"We have a unique opportunity with the launch of the fourth cohort of the BUILD Health Challenge to facilitate collaboration between communities, public health departments, hospitals, health plans, and others to create equitable change that lasts," said Executive Director Emily Yu. "We’re laser focused on working together as a network of over 70 communities, across all four BUILD cohorts, to change policies and practices that will advance better health for all."
Break the cycle of domestic violence: $2.6 million
In anticipation of the National Action Plan to End Gender-Based Violence, coming this year from the White House, the Foundation is partnering with the National Network to End Domestic Violence ($430,000 over two years) on implementation of the plan and some innovative policy frameworks.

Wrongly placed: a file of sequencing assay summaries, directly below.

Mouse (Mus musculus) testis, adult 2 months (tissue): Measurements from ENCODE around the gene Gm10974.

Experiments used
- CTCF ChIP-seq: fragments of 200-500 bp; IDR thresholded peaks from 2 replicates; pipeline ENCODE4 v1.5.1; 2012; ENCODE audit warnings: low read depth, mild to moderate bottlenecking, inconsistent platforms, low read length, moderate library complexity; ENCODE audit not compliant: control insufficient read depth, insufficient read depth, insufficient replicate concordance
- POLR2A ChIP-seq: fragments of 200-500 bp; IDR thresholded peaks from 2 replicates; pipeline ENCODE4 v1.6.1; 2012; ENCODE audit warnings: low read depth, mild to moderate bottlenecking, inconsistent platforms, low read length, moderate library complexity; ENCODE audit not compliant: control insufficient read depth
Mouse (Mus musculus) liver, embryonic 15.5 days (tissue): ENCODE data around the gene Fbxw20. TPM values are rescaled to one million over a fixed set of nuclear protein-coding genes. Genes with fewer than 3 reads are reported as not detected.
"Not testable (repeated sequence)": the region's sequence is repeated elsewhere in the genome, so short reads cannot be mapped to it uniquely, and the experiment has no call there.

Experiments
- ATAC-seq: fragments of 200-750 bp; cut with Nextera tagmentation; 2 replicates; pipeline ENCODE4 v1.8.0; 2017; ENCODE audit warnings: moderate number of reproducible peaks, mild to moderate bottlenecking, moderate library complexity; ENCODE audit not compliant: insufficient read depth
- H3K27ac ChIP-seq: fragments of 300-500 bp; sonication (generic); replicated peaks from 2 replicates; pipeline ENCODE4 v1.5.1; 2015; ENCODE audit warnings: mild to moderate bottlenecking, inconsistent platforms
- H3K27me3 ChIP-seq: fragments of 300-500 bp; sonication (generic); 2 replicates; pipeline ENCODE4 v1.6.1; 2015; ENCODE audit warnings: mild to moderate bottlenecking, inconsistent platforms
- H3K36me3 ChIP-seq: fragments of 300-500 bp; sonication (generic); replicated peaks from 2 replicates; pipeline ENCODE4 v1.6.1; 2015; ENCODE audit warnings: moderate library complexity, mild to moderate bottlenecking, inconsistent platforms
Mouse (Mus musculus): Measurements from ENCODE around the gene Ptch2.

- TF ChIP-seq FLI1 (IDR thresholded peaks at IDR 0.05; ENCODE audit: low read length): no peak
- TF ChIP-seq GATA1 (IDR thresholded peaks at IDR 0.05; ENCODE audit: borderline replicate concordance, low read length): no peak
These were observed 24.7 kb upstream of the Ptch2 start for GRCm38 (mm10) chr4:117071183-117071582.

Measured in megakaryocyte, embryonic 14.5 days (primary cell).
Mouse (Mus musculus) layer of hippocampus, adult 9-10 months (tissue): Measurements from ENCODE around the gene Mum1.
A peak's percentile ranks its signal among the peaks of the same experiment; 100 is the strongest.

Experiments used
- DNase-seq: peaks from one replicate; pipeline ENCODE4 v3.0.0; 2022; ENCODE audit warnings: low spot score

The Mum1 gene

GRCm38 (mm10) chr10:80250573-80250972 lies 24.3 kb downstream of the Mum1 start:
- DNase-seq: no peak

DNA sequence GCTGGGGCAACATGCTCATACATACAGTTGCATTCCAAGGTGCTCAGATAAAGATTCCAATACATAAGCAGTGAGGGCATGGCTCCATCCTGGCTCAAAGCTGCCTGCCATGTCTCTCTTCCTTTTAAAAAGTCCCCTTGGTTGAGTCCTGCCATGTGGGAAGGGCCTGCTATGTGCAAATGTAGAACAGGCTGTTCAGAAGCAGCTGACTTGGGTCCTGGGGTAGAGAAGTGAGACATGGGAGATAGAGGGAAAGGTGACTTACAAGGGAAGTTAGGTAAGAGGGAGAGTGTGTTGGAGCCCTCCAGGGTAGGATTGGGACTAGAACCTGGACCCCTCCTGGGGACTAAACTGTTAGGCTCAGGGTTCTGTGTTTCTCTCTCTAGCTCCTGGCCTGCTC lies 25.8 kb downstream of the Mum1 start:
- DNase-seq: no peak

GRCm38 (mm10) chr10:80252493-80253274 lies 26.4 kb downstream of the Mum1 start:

As part of the strategy to prevent the transfer of domestic violence across generations, the Foundation is renewing its commitment to All In For Kids. The coalition of eight California organizations that aim to prevent childhood adversity and domestic violence is receiving a two-year grant of $600,000.
Another grantee partner making change at the community level is the Alliance for Boys and Men of Color. Its Healing Together campaign, Executive Director Eric Morrison-Smith explains, includes "nearly 100 organizations from the race and gender justice movements that have come together to change policies and narrative around intimate partner violence and shift the approach from one that’s punitive to one that’s more focused on accountability, healing, and actually supporting both those who have been harmed and those that caused harm." The Foundation is supporting this work with a two-year, $864,000 grant.
Strengthen economic security and mobility: